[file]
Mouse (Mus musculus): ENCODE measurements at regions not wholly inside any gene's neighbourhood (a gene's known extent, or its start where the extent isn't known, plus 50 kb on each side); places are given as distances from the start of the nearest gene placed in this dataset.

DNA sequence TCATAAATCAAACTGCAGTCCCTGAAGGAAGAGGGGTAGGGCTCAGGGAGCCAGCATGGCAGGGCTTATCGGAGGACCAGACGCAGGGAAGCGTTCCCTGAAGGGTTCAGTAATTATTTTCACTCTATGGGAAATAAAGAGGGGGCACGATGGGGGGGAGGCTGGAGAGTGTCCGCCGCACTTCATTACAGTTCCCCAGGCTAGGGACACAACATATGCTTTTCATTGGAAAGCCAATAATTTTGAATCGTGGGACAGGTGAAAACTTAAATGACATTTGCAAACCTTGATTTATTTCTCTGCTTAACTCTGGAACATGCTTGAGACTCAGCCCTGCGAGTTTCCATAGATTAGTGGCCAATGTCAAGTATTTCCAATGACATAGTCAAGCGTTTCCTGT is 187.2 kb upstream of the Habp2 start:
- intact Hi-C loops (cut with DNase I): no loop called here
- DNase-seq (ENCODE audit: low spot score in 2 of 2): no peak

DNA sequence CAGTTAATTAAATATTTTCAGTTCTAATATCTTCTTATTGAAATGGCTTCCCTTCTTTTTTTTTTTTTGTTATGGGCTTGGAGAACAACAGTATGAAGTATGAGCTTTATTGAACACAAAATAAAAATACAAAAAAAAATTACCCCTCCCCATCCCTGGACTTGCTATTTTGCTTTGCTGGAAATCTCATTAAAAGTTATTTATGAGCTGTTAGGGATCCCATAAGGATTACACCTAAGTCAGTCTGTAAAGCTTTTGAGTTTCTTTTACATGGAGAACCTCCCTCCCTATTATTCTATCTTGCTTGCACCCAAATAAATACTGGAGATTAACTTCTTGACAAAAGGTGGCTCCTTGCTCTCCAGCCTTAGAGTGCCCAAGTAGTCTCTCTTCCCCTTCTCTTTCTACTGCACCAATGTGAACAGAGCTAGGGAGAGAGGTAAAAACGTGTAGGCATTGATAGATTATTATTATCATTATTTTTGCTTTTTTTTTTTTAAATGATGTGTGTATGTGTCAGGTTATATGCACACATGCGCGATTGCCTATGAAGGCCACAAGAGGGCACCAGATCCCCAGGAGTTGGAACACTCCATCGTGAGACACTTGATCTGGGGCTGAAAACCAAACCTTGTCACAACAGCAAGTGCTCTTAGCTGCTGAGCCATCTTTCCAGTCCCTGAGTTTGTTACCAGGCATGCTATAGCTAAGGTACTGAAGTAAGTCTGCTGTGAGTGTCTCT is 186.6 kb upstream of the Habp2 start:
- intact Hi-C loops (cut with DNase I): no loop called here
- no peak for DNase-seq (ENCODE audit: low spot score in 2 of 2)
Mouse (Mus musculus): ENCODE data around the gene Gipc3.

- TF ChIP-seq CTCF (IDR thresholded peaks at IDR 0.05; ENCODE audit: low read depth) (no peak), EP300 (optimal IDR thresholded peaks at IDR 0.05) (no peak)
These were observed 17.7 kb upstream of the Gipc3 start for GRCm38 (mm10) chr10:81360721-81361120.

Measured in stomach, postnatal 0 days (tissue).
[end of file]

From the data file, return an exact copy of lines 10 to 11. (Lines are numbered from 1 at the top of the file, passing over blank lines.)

These were observed 17.7 kb upstream of the Gipc3 start for GRCm38 (mm10) chr10:81360721-81361120.

Measured in stomach, postnatal 0 days (tissue).